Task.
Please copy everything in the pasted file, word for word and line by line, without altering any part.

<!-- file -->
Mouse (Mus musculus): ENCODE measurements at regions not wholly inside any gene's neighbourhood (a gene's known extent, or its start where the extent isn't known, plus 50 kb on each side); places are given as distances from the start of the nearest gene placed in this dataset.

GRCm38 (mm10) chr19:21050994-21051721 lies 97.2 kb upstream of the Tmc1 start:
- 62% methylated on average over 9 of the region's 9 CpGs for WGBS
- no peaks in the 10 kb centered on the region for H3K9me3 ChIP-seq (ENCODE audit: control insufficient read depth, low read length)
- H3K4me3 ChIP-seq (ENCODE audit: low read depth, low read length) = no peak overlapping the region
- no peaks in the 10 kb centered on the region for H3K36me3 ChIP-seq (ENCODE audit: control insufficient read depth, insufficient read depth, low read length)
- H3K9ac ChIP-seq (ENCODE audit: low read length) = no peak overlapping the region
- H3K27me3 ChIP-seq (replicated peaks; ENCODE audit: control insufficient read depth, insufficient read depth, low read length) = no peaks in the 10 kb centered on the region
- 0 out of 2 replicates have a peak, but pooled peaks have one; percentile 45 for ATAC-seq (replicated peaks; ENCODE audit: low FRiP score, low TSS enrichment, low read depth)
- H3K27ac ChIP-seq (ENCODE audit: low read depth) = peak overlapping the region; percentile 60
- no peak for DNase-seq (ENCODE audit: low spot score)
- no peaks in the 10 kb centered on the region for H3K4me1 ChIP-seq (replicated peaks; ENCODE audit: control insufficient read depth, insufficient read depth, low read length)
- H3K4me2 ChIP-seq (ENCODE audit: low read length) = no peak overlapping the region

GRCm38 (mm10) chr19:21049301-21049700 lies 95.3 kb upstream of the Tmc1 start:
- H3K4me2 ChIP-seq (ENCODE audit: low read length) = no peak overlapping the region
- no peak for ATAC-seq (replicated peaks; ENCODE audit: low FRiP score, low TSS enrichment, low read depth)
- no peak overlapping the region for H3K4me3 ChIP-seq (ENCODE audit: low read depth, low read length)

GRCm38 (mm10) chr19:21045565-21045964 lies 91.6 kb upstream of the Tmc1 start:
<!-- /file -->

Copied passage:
Mouse (Mus musculus): ENCODE measurements at regions not wholly inside any gene's neighbourhood (a gene's known extent, or its start where the extent isn't known, plus 50 kb on each side); places are given as distances from the start of the nearest gene placed in this dataset.

GRCm38 (mm10) chr19:21050994-21051721 lies 97.2 kb upstream of the Tmc1 start:
- 62% methylated on average over 9 of the region's 9 CpGs for WGBS
- no peaks in the 10 kb centered on the region for H3K9me3 ChIP-seq (ENCODE audit: control insufficient read depth, low read length)
- H3K4me3 ChIP-seq (ENCODE audit: low read depth, low read length) = no peak overlapping the region
- no peaks in the 10 kb centered on the region for H3K36me3 ChIP-seq (ENCODE audit: control insufficient read depth, insufficient read depth, low read length)
- H3K9ac ChIP-seq (ENCODE audit: low read length) = no peak overlapping the region
- H3K27me3 ChIP-seq (replicated peaks; ENCODE audit: control insufficient read depth, insufficient read depth, low read length) = no peaks in the 10 kb centered on the region
- 0 out of 2 replicates have a peak, but pooled peaks have one; percentile 45 for ATAC-seq (replicated peaks; ENCODE audit: low FRiP score, low TSS enrichment, low read depth)
- H3K27ac ChIP-seq (ENCODE audit: low read depth) = peak overlapping the region; percentile 60
- no peak for DNase-seq (ENCODE audit: low spot score)
- no peaks in the 10 kb centered on the region for H3K4me1 ChIP-seq (replicated peaks; ENCODE audit: control insufficient read depth, insufficient read depth, low read length)
- H3K4me2 ChIP-seq (ENCODE audit: low read length) = no peak overlapping the region

GRCm38 (mm10) chr19:21049301-21049700 lies 95.3 kb upstream of the Tmc1 start:
- H3K4me2 ChIP-seq (ENCODE audit: low read length) = no peak overlapping the region
- no peak for ATAC-seq (replicated peaks; ENCODE audit: low FRiP score, low TSS enrichment, low read depth)
- no peak overlapping the region for H3K4me3 ChIP-seq (ENCODE audit: low read depth, low read length)

GRCm38 (mm10) chr19:21045565-21045964 lies 91.6 kb upstream of the Tmc1 start: